Albrecht Durer, Portrait of Elizabeth Tucher, 1499, Oil painting on panel, Staatliche Kunstsammlung, Kassel
I formed a plan to ferret out and try to follow the route and activities Albrecht Durer pursued beginning in about 1490 during his wanderjahr, the traditional period following completion of a formal apprenticeship when newly minted "journeymen" craftsmen seeking to attain "master" status in their fields traveled away from home to broaden their skills and hone their art. I planned to use some of my stipend money to purchase portable video equipment, which had recently become available in the artist/hobbyist consumer market, to record my journey and make a sort of art piece of the experience. Because many of the details of Durer's wanderjahr were (and in fact still are) shrouded in mystery, I thought my idea had all the elements of a great and fundable Watson project -- imaginative, worthy-sounding, impractical. I worked hard on the proposal and believed in it passionately.
Albrecht Durer, Nemesis or Fortuna, 1502, Engraving
At this point, I can't remember who I lost out to, but I clearly recall that their ideas seemed more straightforward and obviously socially redeeming than mine. (The lesson to be learned here, I believe, is Never Believe The Advertising.) I was briefly crestfallen, but was somewhat consoled when the artist husband of an art history professor at the college told me that he liked my idea a lot and had been rooting for me.
Now that I seem to be approaching new mystery plateaus in life, perhaps the door is still open to make the trip. As I said, so much is still unknown and Durer, like all great artists, is inexhaustible.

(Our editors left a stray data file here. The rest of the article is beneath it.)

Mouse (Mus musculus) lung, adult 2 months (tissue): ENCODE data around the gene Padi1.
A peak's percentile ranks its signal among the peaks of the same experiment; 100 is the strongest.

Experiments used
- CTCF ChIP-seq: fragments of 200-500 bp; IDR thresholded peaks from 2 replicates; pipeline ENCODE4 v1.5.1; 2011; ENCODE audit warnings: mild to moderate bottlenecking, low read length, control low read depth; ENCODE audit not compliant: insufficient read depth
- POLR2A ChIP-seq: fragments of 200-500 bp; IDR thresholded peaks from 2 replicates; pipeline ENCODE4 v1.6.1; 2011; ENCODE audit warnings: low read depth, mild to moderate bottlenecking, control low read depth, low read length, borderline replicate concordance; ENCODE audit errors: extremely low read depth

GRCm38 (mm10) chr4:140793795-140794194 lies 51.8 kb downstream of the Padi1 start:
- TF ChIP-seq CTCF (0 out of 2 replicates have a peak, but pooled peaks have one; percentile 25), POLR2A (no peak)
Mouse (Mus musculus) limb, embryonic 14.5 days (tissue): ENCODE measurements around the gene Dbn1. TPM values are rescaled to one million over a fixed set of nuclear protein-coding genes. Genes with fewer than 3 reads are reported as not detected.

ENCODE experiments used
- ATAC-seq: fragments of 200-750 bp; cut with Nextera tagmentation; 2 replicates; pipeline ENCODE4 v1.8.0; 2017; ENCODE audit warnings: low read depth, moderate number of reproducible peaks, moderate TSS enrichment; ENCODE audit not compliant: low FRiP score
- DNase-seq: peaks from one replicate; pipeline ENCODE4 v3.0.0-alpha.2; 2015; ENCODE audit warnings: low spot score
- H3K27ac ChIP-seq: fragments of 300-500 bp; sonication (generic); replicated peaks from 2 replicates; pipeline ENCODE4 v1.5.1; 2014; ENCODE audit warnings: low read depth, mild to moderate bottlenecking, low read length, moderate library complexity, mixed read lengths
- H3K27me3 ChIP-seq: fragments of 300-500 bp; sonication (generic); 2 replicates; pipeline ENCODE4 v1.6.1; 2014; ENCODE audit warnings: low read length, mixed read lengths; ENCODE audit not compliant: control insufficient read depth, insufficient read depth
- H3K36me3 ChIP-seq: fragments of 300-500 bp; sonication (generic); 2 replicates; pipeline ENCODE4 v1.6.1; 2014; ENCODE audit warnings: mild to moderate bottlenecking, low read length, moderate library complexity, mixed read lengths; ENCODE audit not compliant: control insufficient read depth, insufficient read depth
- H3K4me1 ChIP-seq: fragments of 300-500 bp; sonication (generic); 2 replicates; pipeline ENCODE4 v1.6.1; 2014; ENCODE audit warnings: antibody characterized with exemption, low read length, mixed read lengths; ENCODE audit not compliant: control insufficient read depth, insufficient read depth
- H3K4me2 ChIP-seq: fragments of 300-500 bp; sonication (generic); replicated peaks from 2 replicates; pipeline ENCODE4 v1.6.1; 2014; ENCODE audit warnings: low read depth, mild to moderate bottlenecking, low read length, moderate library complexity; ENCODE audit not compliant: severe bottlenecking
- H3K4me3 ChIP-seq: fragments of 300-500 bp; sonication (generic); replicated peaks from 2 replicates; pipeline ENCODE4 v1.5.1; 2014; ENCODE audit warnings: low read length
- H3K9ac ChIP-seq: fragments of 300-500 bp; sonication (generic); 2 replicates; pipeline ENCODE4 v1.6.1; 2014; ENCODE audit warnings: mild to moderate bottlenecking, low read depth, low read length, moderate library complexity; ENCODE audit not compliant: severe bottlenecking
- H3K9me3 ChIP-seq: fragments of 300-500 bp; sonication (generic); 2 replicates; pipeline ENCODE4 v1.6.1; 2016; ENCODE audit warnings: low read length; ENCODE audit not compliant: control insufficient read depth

Albrecht Durer, Adam And Eve, 1504, Engraving
While we're still with Adam And Eve, I thought it would be useful to present an excerpt from Walter L. Strauss's notes on the finished work.
After that, it's time for drinks:
1. Adam And Eve: "Mentioned in Durer's diary of his trip to the Netherlands, 1520/21, on three occasions. According to Zahn, the conscious application for the first time of a set of rules of proportion explains why these figures have a rigid pose, contradictory to the essence of Durer's concept of nature. The disagreeable impression is compensated only by the mastery of technique. Thausing asserts that 'this brought Durer before the world in full consciousness of his power, as indisputably the greatest master of the burin', while Kohler remarks that 'it is equally certain that the biblical story served the artist only as a pretext for presenting the nude, both male and female, according to the best lights he then had, based on Apollo Belvedere and on Venus. Nowhere else has Durer treated the flesh with such caressing care, using much fine dotting in the modeling, and in no previous plate has he used such a variety of textures in the conscious striving for color.'"
Adam And Eve Cocktail
2. Adam And Eve Cocktail:
1 oz. brandy
1 oz. gin
1 oz. Forbidden Fruit liqueur (see note below)
1 dash lemon juice
Directions: Shake ingredients with ice and strain into a cocktail glass.
Note: "Forbidden Fruit liqueur" is a now defunct, once highly regarded, proprietary American brandy-based, pomelo-based liqueur, which was light amber in color and slightly sweetened with honey. I think a reasonable substitute might be grapefruit (pink grapefruit sounds nice) juice fortified with a small amount of vodka or a dry vermouth or fino sherry, slightly sweetened with simple syrup, or even substituting something like Lillet, the French aperitif. If pomelos are available, use those of course.
Pomelo (also known as Citrus grandis, Citrus maxima, shaddock, Chinese grapefruit, shabong, lusho fruit, pomelmous and பம்பரமாசு).